Sax Institute Chief Executive Officer Professor Sally Redman said SEARCH data was driving real change, including leading to programs such as HEALs, which had used the findings about high rates of ear infections and hearing loss in urban Aboriginal children to deliver improved services.

SEARCH, while already valuable, would prove even more valuable in the future, she said.

“As the children grow older, we can look at the trajectories of change − what helps some children do well, and some not so well, and the data will be valuable for use in evaluating changes in service delivery,” Professor Redman said.

“We’ve got the process to collect better data about what might make a difference, we’ve got the partnerships in place and we’ve got lots of tools for change. The next phase is bringing it all together to try to function as a real catalyst to change in this space.”

 

NACCHO member good news alert:A new beginning for Dubbo Aboriginal Community Controlled Health

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Aboriginal health services return to Aboriginal Community control with the opening of the Interim Dubbo Aboriginal Medical Service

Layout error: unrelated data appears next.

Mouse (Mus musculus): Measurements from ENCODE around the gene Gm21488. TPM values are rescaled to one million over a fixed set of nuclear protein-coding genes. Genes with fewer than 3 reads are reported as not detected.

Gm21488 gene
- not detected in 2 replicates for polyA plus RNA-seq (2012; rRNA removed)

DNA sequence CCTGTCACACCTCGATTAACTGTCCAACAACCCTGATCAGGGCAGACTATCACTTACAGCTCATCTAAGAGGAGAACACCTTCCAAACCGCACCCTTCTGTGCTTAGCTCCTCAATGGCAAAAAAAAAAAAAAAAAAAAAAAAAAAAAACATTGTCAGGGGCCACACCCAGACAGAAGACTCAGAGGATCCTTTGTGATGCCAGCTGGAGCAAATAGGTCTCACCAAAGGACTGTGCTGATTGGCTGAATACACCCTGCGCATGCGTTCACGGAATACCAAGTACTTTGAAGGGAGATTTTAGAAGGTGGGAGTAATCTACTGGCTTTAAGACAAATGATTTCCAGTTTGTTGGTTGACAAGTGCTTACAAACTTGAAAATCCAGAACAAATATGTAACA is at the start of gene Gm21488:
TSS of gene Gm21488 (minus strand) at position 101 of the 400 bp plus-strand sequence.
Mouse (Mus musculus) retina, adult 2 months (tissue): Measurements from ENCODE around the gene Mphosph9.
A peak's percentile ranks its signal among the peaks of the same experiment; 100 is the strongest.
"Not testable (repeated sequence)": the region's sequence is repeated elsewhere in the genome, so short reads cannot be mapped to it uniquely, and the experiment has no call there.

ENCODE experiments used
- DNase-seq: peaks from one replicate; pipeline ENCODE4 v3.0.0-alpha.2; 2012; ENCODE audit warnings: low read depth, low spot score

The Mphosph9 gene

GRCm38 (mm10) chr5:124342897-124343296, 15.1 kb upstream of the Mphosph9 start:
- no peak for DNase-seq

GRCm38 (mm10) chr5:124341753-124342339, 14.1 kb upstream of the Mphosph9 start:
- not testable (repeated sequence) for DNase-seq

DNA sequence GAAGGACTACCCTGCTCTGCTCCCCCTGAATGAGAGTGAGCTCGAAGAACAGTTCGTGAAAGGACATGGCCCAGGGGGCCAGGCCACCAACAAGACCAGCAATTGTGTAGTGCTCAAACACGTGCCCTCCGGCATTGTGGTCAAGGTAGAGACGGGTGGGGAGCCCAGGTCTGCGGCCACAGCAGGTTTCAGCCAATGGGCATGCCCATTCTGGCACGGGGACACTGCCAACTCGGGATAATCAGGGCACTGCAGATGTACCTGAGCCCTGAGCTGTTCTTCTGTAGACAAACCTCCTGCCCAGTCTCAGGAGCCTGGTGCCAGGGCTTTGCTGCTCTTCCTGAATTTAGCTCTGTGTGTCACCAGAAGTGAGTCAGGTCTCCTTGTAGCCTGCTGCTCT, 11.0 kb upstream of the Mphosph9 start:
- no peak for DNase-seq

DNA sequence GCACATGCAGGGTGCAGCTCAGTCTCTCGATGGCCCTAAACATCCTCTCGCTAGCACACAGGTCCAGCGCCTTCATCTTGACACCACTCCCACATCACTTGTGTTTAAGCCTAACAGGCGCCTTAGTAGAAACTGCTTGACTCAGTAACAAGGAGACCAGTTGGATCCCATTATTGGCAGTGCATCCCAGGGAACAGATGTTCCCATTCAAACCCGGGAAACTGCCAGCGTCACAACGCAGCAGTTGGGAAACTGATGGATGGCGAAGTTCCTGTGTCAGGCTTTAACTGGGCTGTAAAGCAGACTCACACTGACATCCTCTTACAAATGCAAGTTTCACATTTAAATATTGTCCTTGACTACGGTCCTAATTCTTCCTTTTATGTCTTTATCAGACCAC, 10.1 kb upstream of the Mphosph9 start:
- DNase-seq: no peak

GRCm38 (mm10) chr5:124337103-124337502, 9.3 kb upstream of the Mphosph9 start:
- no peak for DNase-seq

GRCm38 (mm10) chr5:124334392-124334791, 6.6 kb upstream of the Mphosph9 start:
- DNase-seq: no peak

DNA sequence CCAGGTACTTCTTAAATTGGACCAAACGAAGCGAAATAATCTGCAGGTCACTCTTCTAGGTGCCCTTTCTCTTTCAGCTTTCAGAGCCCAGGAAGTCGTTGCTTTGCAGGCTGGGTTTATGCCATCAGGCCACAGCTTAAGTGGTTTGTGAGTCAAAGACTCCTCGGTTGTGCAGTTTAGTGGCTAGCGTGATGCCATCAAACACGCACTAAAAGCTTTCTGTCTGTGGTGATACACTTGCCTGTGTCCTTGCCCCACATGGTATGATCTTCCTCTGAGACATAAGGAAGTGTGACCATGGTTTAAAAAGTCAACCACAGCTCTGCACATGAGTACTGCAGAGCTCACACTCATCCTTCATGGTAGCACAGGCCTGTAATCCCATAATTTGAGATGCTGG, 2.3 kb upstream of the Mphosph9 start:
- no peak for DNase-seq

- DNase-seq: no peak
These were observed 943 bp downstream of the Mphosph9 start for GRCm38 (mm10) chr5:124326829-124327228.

27 March 2012 – Sydney: The Aboriginal Health and Medical Research Council of New South Wales (AH&MRC) and the Bila Muuji Aboriginal Health Service have formed a Coalition to support the re-establishment of Aboriginal health services in Dubbo following the closure of Thubbo Aboriginal Medical Co-op Ltd (Thubbo AMS) in 2012.

 Aboriginal Community Controlled Health Services (ACCHSs) in the region are concerned about the Dubbo Aboriginal Community’s ability to access culturally appropriate primary health care.

The Coalition was formed to provide interim services to Aboriginal people in Dubbo while also working with the Community towards the long-term goal of establishing a viable ACCHS in Dubbo that is dedicated to improving the health and wellbeing of the local Aboriginal Community.

 The Interim Dubbo Aboriginal Medical Service (AMS) will open at 211 Brisbane Street in coming weeks and will soon be taking bookings for GPs to start providing clinics three days per week.

 “Restoring access to high-quality, culturally appropriate primary health care in Dubbo, which is delivered by Aboriginal health services from the region, has been our first priority,” said Ms Sandra Bailey, CEO of the AH&MRC.

 “The AH&MRC is leading this Coalition to assist the Community with the eventual development of a new Community Controlled Health Service and will coordinate ongoing services in the interim. Bila Muuji has already responded quickly to restore access and primary health care services in the area,” Ms Bailey said.